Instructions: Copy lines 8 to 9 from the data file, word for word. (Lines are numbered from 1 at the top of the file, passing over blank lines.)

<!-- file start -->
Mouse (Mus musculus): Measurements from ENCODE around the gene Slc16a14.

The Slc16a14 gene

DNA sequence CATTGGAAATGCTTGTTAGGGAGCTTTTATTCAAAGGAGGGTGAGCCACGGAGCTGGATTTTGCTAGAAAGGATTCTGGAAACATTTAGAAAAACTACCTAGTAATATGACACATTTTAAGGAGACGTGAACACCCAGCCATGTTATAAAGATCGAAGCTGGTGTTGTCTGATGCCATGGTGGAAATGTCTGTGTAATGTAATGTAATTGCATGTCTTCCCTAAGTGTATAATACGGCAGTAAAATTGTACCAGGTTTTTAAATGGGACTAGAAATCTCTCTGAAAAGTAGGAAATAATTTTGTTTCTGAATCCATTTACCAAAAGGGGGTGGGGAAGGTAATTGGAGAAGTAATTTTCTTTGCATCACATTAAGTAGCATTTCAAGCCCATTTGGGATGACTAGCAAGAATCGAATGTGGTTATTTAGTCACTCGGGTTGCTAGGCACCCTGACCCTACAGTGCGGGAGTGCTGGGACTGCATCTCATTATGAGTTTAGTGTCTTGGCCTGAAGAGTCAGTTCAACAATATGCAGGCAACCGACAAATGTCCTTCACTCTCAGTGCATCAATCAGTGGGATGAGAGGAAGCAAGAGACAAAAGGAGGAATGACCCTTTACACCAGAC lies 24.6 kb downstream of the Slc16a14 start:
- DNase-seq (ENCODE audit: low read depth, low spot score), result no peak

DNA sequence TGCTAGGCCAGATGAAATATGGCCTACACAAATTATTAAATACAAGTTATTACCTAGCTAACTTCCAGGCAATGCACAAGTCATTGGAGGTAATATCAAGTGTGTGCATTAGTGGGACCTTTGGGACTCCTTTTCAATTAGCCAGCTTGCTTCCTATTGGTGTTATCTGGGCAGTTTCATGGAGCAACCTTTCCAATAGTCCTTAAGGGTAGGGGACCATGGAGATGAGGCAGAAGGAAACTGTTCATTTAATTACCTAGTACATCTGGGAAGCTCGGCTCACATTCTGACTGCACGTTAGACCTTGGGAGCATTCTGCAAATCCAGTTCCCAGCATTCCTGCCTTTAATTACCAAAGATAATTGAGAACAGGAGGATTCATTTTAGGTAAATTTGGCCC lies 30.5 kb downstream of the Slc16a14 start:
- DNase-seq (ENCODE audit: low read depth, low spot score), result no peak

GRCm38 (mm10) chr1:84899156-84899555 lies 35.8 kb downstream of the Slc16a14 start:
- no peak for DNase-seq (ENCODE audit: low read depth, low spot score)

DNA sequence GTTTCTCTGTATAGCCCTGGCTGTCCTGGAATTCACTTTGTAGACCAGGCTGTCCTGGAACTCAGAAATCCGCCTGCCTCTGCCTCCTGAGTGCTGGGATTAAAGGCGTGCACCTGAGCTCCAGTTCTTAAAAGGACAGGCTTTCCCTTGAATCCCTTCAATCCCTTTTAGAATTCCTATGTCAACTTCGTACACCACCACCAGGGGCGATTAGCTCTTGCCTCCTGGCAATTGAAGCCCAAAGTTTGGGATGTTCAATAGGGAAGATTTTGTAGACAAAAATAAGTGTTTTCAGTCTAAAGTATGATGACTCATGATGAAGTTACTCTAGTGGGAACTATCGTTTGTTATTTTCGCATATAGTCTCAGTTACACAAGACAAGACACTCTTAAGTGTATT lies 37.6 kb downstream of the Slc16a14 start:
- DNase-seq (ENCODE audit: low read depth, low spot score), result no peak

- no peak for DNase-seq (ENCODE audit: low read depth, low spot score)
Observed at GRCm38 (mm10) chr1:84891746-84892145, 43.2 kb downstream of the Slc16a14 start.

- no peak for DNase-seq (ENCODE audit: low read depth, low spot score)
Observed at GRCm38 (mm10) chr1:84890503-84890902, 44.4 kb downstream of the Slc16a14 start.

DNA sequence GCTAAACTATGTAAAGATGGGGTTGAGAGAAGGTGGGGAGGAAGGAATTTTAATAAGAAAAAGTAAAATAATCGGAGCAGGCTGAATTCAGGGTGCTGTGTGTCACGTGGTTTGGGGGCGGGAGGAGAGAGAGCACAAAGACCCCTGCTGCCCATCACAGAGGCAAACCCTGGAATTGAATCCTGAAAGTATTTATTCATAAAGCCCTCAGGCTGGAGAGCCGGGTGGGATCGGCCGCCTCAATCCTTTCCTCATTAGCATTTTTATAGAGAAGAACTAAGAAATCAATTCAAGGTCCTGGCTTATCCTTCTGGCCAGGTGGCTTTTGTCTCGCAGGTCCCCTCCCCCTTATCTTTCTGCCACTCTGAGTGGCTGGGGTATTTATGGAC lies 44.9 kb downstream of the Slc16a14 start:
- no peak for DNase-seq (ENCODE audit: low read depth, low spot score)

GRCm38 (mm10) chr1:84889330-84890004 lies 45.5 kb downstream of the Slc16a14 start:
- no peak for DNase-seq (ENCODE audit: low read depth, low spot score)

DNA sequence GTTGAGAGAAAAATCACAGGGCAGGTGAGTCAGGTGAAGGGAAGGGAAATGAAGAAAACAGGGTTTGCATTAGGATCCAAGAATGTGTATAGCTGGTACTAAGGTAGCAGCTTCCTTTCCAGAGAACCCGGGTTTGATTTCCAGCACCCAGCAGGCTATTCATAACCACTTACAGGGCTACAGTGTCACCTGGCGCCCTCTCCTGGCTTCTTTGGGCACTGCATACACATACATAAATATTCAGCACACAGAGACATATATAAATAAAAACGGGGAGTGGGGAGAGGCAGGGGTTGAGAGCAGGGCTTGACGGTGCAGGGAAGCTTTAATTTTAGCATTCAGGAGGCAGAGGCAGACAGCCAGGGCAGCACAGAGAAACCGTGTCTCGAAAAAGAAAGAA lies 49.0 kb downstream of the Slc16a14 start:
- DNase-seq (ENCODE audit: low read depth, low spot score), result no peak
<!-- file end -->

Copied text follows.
- no peak for DNase-seq (ENCODE audit: low read depth, low spot score)

DNA sequence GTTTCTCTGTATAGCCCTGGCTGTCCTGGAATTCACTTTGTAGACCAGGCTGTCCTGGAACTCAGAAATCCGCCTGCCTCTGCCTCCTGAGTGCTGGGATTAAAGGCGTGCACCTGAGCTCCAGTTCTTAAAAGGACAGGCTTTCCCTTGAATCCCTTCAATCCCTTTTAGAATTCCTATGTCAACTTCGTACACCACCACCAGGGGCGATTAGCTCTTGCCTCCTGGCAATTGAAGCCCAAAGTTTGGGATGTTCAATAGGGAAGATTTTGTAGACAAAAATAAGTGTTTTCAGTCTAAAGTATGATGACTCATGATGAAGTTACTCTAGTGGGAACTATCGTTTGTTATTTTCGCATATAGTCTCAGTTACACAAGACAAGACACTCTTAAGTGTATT lies 37.6 kb downstream of the Slc16a14 start: